A history of contraception

Recently, a friend told me about a book written by Angus Mclaren, History of contraception, to say that women in ancient Greece used to have rights, at least to inherit and own property, until men decided for economical reasons that this state of things wasn’t good for the economy.

While it is true, that in Sparta for instance women had proprieties and freedom to move as they please, including at night, things weren’t so in all ancient Greece, especially after the Archaic Era.

This got me curious, so I read the book.

The most interesting thing about this book, is that indeed the evolution of oficial views on contraception are driven by economy, which also influences the natality. While natality decreases during periods of economic depression caused by war or pandemics, it increases during periods of economic welfare. Subsequently, laws on contraception were more lax during periods of welfare but tended to be very restrictive during periods of economic depression or right after.

For instance, towards the fall of the Roman empire, the laws were so harsh that they  punished people who had no children, as well as women who had abortions, even spontaneous abortions, with up to 10 years of prison.

The coming of Christianity provided and out for women from the tirany of giving birth, even if the religion was profoundly misogynistic from the very beginning. However, in the begining, christians were preaching against all sexual activity and considered chastity to be the only way to achieve spiritual communion with God. However, as the religion became more influencial it had to take into account the need for perpetuating the species, so they concluded that sex was allowed only with the scope of having children, creating a frustrating context for both men and women.

However, the desire of people to control the rate of births and the size of their families was always of interest to them. For men, the reasons were also economic, as they had to have a family they could provide for and too many children could hinder that. Also, having too many sons would lead to the split of their fortune after their death. For women, it was mostly about their own health as the more they had children, the more they risked dieing in childbirth. Also, caring for children didn’t allow them time to pursue any other activity and restricted them to the house.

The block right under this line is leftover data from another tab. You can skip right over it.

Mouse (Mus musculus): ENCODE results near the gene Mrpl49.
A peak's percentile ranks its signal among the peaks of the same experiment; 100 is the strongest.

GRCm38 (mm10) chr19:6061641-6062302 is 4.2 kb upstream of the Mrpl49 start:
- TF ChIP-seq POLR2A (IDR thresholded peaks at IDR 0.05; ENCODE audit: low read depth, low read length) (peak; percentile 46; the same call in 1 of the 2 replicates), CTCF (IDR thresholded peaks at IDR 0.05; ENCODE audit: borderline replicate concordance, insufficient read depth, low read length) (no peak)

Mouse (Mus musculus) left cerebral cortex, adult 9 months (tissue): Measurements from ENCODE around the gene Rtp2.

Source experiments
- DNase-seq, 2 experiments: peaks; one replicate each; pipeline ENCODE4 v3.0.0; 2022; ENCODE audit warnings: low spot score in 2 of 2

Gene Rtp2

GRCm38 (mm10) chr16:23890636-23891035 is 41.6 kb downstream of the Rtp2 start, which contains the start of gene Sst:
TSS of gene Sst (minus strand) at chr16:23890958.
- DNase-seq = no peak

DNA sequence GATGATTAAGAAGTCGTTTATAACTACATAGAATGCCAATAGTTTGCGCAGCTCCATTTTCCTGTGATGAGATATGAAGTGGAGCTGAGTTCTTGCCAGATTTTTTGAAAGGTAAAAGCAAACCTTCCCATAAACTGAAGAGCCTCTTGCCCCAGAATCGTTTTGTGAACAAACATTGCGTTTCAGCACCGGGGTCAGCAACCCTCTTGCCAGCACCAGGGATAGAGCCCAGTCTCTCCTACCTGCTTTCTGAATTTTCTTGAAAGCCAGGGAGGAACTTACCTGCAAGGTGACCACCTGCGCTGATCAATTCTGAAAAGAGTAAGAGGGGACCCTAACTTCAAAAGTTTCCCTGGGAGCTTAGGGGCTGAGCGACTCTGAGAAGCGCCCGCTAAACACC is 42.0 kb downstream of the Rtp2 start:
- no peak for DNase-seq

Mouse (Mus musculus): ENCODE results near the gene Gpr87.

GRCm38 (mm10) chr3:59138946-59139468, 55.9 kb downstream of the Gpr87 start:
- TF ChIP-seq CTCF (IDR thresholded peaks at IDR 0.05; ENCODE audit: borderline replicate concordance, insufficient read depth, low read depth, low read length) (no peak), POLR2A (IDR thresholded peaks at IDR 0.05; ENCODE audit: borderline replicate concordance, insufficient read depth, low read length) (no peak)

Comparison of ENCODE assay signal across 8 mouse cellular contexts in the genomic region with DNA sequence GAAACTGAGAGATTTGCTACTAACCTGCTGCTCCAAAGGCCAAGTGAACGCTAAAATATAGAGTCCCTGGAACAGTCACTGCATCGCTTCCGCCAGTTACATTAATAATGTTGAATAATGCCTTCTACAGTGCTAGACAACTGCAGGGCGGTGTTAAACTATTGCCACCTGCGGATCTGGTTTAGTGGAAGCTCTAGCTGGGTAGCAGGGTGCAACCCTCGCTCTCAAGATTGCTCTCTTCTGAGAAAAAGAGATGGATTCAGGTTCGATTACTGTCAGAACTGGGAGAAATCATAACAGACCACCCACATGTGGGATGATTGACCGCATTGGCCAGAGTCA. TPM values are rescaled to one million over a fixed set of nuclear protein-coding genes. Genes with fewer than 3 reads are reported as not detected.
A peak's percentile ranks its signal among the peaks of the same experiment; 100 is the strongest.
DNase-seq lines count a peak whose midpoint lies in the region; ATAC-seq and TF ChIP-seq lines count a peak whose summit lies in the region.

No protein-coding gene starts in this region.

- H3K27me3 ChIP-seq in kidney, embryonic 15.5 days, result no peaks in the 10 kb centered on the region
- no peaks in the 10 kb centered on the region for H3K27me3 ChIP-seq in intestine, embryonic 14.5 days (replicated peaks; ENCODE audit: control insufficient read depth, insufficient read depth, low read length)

The book also offers a quite interesting and complete view of how women’s status was perceived by society throughout time and how powerful the influence of maternity is on women’s condition and evolution.

Other ideas I found interesting are:

The church wasn’t against abortion before the forth month of pregnancy until 1917.

The first feminists were against contraception. The two first feminist women who studied contraception and opened health centers for women, Margaret Sanger and Marie Stopes, were against using condoms or other methods of birth control other than those introduced by doctors to prevent the sperm to reach the uterus, like diafragmas. And they were against abortion.

Doctors were against contraception until DIU and pills came into play, and it became a medical issue they could control.

Fun facts:

The model of the ideal family with two children is a French model. Once they adopted this model, natality remained more or less the same in France, and lower that in other countries.

The use of headaches by women to get out of having to have sex with their partners is also a French thing. French women were also the first to promote the idea that women should be allowed to refuse to have sex with their husbands if they didn’t want to.

Protestant priests who can mary are less inclined to get involved in debates about sexuality and contraception, that catholic priests.

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